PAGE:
When one appropriates the means, forces and products of production in a state which is not a fully developed Capitalistate one faces the fact that that state is unable to fulfill the needs of the people on the one hand andsurvive in a world still dominated by Capitalism on the other.  These facts give rise to hunger and want amongst the people, and ultimately to their restless dissatisfaction and discontent,  to endless “five year plans” , to “great leaps forward” geared towards increasing the productive power of the not yet capitalist forces of production, and to leaders such as Lenin, Mao, and Stalin who would do anything to raise the productive capacity of the state, including sacrificing the people themselves to build Communism.

Secondly, these states were born into a Capitalist world which attempted to destroy them by any means necessary from the first moments of their coming to be.

Primarily for these two reasons the “Communist” state eventually capitulates, as it did in Russia and as it did in China for very similar reasons and in similar ways.  This capitulation took place in Russia, with the multi pronged direct support of the United States, under Yeltsin in the 1990s and also, at nearly the same time, in China under former Chinese President Deng Xiaoping, who ushered in a class society with these words: “Poverty is not socialism, socialism is to eradicate poverty; the egalitarian big pot is not socialism, to encourage some people, part of the region first get rich, through the first rich after the rich, and ultimately achieve common prosperity…” Thus,  the China which had embraced rigid egalitarianism under Mao, reintroduced classes and economic inequality.  Meanwhile in Russia, during Perestroika and its “shock therapy” economics, the emergence of “class society” occurred nearly instantaneously as the hated Oligarchs became ridiculously wealthy, while the vast masses sunk into fearsome poverty.   But the Chinese people did not sink into poverty, in fact their economic circumstances improved as the nation became the productive powerhouse of the Capitalist world; and while in Russia, particularly under Putin, Communism and atheism were replaced by nationalism and a state religion heralded as the salvation of humanity’s morality, in China, Communism remained the official ideology of the state and atheism held sway.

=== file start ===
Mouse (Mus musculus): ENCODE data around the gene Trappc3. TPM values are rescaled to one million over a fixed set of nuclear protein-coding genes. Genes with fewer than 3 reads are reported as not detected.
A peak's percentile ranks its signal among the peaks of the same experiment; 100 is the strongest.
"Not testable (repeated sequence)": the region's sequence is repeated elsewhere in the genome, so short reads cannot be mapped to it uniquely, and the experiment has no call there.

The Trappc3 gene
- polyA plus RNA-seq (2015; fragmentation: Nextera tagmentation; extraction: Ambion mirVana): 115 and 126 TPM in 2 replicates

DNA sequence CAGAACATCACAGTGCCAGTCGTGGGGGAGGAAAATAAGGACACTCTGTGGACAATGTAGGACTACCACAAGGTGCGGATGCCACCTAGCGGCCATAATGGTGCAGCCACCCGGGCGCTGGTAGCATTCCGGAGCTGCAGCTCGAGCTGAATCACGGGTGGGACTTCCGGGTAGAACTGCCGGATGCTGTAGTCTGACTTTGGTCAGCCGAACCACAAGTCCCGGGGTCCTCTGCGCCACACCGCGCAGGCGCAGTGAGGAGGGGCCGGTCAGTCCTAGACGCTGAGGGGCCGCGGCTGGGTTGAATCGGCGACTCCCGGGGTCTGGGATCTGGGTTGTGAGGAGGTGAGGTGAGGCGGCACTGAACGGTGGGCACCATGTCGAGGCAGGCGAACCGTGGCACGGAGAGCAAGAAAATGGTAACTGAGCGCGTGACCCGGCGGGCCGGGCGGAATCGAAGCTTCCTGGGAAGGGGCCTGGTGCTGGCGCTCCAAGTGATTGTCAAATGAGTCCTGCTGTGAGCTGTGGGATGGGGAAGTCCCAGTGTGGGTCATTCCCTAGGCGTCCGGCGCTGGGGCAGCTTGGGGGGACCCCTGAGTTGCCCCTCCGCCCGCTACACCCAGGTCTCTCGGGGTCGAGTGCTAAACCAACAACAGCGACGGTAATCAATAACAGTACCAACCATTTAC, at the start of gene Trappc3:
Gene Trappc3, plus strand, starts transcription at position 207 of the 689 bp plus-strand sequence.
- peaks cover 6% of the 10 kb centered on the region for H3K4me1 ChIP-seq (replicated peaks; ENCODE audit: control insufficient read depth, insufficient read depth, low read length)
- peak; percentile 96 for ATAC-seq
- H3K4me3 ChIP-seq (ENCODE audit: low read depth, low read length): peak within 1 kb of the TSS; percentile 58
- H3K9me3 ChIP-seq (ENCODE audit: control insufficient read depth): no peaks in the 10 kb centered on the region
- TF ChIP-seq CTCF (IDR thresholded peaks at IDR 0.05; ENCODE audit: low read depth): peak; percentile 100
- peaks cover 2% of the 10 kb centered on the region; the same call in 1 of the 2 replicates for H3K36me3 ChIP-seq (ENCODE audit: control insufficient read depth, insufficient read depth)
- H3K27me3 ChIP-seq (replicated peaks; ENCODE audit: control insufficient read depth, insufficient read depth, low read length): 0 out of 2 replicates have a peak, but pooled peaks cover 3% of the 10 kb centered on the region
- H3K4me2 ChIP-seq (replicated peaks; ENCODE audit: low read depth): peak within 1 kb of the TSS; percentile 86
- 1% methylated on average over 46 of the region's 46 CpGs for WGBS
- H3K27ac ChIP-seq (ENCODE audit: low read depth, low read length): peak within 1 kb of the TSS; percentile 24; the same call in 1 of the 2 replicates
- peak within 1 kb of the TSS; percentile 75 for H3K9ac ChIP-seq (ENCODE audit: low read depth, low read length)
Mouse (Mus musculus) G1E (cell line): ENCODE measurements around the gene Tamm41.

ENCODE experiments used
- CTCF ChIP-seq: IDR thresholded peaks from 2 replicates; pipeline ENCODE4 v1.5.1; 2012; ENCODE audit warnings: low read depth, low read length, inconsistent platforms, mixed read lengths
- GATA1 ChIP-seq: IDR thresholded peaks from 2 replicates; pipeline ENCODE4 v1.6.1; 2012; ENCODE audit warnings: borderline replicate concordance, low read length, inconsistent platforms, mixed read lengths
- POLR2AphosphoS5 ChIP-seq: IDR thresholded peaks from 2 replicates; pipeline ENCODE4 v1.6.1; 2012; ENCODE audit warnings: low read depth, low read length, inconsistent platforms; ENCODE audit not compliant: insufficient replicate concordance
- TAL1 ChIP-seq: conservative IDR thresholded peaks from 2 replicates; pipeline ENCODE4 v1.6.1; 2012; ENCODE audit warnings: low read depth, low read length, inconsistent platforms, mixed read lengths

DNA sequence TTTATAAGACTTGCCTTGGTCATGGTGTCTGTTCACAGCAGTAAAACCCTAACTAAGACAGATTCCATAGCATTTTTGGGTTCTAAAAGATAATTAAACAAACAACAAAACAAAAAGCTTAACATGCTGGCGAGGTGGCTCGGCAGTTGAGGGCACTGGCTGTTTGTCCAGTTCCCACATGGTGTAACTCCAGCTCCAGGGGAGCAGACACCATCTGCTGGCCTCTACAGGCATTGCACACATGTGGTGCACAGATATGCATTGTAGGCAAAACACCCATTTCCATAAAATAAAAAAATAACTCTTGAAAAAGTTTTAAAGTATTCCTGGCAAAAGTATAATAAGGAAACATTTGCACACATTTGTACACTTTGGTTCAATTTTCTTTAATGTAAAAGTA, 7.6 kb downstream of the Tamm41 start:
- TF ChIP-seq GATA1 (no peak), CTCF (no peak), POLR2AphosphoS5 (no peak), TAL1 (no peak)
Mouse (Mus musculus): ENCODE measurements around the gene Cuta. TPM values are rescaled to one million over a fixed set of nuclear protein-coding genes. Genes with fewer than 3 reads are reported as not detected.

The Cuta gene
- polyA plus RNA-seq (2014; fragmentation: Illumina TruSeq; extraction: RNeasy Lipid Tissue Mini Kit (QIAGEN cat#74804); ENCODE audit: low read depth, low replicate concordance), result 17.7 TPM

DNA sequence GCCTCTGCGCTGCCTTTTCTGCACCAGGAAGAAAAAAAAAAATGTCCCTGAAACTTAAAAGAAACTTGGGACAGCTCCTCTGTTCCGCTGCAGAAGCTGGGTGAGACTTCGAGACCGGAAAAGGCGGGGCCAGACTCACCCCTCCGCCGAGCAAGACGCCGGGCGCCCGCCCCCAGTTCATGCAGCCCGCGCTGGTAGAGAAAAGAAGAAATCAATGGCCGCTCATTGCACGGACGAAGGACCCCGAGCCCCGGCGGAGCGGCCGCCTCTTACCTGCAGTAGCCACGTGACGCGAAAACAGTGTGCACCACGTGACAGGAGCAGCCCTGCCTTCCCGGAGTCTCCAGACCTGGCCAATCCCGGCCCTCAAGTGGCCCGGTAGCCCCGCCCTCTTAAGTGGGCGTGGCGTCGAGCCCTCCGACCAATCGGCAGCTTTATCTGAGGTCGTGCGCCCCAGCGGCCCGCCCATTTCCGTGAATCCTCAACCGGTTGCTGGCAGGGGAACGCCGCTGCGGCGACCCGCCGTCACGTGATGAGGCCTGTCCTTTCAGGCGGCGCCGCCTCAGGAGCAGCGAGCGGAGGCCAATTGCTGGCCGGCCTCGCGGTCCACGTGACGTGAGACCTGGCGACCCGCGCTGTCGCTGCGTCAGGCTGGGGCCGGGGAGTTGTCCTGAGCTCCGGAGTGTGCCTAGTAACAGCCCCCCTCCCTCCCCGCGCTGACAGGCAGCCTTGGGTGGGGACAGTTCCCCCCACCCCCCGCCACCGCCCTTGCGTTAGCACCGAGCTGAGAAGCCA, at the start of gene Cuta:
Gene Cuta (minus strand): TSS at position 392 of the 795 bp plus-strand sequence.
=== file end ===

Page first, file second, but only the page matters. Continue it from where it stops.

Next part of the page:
Thus, China faces a great internal contradiction that threatens to tear it apart and Russia does not.  China still retains both some elements and a modified communist ideology  while it exhibits the hallmark of Capitalism, a class society in which workers are exploited by capitalists with state support.